Congress must end restrictions on COVID-19 small business relief based on criminal history

April 10, 2020–As part of the CARES Act, Congress has authorized $350 billion in loans and grants administered by the Small Business Administration (SBA) to support small businesses through two programs, the Paycheck Protection Program and the Economic Injury Disaster Loans program. We joined more than a dozen civil rights organizations across the country to call on Congress to remove barriers to receiving COVID-19 aid that these programs place on small businesses owners with arrest or conviction history.

“The intention of the emergency relief programs authorized by the CARES Act is to sustain small businesses that are trying to save the economy by keeping people employed,” the letter drafted by the Public Interest Law Center, Community Legal Services, and Collateral Consequences Resource Center reads. “Eligibility requirements should be relaxed in these circumstances, not heightened as SBA proposes.”

Our letter highlights the already high unemployment rates among Americans with criminal histories, as well as the fact that a significant number of people with records have established their own businesses, driven by the difficulties they face in the job market. “Moreover, these businesses also tend to be more willing to hire employees with a record,” our letter reads. “Driving them out of business will result in a severe impact on employment of a population that already is disadvantaged in the workplace.”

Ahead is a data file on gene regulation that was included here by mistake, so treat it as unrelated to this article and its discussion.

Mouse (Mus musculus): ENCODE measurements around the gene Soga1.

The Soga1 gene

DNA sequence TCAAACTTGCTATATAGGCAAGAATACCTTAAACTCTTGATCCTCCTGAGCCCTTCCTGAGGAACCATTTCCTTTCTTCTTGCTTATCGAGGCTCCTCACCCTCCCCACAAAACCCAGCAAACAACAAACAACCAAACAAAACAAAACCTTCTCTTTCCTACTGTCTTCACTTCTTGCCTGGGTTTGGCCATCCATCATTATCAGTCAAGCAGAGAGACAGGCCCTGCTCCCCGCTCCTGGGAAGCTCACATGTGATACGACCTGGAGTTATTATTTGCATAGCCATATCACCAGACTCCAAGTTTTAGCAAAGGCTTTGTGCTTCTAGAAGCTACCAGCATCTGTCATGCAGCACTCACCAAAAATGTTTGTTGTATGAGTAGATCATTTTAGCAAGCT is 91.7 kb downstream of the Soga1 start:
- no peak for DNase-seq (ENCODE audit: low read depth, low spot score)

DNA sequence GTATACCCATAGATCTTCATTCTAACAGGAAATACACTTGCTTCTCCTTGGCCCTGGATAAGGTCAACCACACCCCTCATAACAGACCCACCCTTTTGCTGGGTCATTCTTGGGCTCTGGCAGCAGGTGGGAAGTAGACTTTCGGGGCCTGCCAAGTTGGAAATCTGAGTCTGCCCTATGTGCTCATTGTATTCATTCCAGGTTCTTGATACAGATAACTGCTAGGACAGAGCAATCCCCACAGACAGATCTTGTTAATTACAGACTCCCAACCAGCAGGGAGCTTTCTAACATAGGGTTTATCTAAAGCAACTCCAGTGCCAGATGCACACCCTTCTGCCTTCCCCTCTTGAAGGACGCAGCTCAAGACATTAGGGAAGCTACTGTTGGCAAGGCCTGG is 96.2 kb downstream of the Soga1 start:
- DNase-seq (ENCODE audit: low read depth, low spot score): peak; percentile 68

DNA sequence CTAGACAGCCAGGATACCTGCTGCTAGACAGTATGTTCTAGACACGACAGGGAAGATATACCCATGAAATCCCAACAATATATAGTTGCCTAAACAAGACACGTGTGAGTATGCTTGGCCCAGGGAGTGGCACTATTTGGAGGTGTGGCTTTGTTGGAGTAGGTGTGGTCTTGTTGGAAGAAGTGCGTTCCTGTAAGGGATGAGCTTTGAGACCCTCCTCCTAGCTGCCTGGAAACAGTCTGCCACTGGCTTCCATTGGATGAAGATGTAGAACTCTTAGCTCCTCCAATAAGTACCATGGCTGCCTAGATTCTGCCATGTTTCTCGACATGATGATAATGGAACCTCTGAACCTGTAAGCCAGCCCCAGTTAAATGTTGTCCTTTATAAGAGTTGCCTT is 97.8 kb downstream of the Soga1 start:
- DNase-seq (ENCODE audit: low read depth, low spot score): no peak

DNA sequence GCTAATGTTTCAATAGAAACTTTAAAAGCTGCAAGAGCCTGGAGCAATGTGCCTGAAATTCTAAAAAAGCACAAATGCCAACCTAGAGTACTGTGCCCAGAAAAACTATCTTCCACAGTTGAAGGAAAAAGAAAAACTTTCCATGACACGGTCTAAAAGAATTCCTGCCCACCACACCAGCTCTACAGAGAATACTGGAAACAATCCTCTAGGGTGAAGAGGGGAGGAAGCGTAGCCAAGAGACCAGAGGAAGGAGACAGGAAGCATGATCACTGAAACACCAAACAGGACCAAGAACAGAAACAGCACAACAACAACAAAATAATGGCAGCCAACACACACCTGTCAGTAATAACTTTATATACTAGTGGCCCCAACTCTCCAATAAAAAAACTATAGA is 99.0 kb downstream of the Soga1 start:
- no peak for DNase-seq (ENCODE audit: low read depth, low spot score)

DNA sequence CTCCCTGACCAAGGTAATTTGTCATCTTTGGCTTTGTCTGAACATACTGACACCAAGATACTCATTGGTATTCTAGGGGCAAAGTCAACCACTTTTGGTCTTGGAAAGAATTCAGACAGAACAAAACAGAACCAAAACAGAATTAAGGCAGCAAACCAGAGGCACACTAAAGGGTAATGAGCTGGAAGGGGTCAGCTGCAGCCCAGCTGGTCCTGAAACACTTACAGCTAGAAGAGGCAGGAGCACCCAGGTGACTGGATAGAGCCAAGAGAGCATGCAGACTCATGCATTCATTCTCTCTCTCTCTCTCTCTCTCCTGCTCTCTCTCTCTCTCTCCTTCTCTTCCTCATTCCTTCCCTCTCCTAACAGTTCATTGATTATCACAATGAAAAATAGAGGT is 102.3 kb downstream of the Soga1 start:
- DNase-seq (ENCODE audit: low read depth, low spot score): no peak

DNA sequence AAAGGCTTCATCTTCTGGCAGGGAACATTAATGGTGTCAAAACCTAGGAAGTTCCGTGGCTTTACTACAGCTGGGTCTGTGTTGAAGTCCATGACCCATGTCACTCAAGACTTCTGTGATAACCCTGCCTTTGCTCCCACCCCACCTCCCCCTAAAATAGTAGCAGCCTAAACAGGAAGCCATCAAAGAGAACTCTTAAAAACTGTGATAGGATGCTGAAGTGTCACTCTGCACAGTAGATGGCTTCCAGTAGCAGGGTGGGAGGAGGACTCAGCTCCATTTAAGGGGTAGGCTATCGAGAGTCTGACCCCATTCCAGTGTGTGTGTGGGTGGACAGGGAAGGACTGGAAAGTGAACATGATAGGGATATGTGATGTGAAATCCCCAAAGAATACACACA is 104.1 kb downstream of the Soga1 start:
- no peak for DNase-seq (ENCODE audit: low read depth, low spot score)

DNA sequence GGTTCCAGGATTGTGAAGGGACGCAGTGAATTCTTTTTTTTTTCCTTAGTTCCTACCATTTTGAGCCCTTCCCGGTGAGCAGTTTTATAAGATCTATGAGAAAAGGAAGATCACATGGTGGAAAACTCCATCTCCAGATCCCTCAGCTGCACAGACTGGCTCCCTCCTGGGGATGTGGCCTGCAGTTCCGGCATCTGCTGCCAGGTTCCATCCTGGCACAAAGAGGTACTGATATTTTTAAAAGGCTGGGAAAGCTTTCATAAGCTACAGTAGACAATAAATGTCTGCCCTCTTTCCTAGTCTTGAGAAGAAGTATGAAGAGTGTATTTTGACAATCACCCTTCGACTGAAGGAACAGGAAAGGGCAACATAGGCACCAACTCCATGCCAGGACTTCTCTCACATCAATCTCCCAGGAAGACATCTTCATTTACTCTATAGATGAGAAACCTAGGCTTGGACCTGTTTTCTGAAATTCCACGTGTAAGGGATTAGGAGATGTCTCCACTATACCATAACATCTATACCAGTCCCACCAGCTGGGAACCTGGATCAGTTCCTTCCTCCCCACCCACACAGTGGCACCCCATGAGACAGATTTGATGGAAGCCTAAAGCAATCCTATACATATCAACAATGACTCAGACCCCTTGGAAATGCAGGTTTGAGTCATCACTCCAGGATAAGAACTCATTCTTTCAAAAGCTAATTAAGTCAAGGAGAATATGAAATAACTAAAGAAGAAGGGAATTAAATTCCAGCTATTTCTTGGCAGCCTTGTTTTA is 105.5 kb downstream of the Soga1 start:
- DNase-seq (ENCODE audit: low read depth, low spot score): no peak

This letter was sent to congressional lawmakers and advocates across the country, including U.S. Senator Bob Casey of Pennsylvania.

We request that Congress act now by directing the Small Business Administration to eliminate new restrictions introduced as part of these programs on aid to small businesses owned by people with criminal histories, relax existing restrictions, and clarify confusion on application forms and guidelines.

Read the full letter here.

The letter was signed by

American Civil Liberties Union
Chicago Lawyers’ Committee for Civil Rights
Collateral Consequences Resource Center
Community Legal Services of Philadelphia
Drug Policy Alliance
Justice & Accountability Center of Louisiana
Leadership Conference on Civil and Human Rights
National Association of Criminal Defense Lawyers
National Employment Law Project
Public Interest Law Center
Reproductive Justice Inside
Safer Foundation
Washington Lawyers’ Committee for Civil Rights and Urban Affairs
Women Against Registry